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Unhealthy diets common among prediabetics

Tristan Manalac
31 Oct 2018

Unhealthy eating behaviours appear to be relatively common among prediabetics in Singapore, Dr Wee Wei Keong said during an oral presentation at the recently concluded 16th Singapore Health and Biomedical Conference (SHBC 2018).

“About two out of every five of our prediabetes patients were not embracing healthy dietary practices,” a problem exacerbated by the lack of adequate education and awareness of the potential risks, according to Keong, who directs the Health Promotion & Preventive Care division at National Healthcare Group Polyclinics.

Administering self-completed surveys to 433 community-dwelling prediabetes patients across eight clinics in Central, Northern and Western Singapore, Keong and his team found that only 57.3 percent of their study sample were able to successfully fulfil the healthy plate requirements. A large proportion (40.4 percent) fell short of this goal.

In multivariable Poisson regression models, participants of Malay ethnicity (adjusted prevalence ratio [PR], 0.81; 95 percent CI, 0.70–0.95; p=0.008) and those who were not married (married vs single: adjusted PR, 1.38; 1.13–1.68; p=0.001) were significantly less likely to be adhering to healthy eating behaviours.

The same was true for participants who frequently ate out on a weekly basis (adjusted PR, 0.96–0.98; p<0.001) and those with high consumption of deep-fried foods (adjusted PR, 0.90; 0.82–0.98; p=0.02).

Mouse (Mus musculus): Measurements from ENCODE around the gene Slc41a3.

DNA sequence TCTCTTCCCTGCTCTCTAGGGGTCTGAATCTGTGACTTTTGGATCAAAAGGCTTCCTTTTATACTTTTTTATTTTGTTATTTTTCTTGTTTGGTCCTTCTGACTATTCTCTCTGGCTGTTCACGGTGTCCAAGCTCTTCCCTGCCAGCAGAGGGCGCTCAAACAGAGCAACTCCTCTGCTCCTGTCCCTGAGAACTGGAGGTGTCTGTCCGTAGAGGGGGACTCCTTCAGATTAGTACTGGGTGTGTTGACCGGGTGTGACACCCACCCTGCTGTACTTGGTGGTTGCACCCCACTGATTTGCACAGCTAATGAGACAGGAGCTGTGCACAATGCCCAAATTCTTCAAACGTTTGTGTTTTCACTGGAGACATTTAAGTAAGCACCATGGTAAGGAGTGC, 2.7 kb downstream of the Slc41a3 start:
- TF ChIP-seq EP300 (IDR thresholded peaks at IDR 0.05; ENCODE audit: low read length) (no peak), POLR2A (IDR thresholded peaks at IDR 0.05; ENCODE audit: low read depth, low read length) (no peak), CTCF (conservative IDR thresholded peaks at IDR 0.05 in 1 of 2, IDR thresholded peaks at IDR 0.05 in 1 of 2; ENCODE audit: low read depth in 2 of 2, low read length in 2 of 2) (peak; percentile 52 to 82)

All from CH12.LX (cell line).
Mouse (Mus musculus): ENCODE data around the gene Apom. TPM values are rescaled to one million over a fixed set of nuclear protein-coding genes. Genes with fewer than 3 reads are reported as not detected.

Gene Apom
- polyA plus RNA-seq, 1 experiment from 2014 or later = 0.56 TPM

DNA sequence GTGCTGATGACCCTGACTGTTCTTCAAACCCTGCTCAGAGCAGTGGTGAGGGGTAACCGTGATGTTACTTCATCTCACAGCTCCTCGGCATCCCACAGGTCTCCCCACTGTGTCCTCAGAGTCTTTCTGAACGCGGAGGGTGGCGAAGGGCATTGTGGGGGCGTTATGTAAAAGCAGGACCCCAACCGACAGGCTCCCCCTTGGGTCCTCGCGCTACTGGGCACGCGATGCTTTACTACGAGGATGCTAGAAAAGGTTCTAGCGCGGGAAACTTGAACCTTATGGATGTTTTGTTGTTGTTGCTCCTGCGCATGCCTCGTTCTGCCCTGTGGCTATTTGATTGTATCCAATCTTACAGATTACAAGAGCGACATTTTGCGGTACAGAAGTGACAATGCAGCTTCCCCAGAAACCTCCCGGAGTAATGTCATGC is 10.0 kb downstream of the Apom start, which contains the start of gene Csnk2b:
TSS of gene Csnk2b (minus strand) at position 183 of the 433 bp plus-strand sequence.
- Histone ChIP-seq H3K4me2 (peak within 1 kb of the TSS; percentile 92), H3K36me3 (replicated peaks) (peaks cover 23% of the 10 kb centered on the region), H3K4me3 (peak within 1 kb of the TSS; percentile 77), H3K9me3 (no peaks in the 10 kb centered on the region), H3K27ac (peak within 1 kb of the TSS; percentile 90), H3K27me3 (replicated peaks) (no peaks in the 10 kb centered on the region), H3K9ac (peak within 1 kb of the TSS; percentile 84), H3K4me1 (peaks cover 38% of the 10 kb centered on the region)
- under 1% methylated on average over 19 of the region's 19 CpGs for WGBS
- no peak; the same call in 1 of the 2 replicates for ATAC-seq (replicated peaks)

“These are the vulnerable groups,” said Keong. “This suggested to us that if … you wanted to focus lifestyle modification strategies, these are the groups that we ought to work on.”

Importantly, the surveys also revealed that only about a fourth (26.6 percent) of the prediabetic patients had ever received education about their condition, while almost half (49.2 percent) perceived that they were not at risk of eventually developing diabetes.

“This pointed to very clear communication deficiencies in our model of care,” Keong said.

There is thus a need to strengthen the communication and educational efforts and to reach more prediabetes patients, he added. This will involve improving the understanding of the disease, the risk of progression into diabetes, and the importance of lifestyle and diet modifications.

The present study had two phases: a quantitative arm, including self-accomplished surveys, followed by a qualitative arm involving in-depth interviews employing open-ended and scripted questions. Among those who consented to be surveyed for phase 1, 48 patients agreed to be part of phase 2.

Basing on the social-ecological models, researchers showed that there were five broad streams under which different barriers to healthy dietary behaviours fell: individual, interpersonal, organisational/institutional, community and societal/policy influences.

For instance, the lack of skills to prepare healthy food and the personal belief that healthy food is not appetising are categorised under individual influences, while the prohibitive costs of healthy food fall under institutional barriers.

However, of these streams, Keong focused on the role of interpersonal impact, particularly on the importance of influence from family. One respondent, for example, mentioned that because her husband preferred meat to vegetables, she tends to adopt the same diet.

“What the family eats affects their choice of food,” he said.

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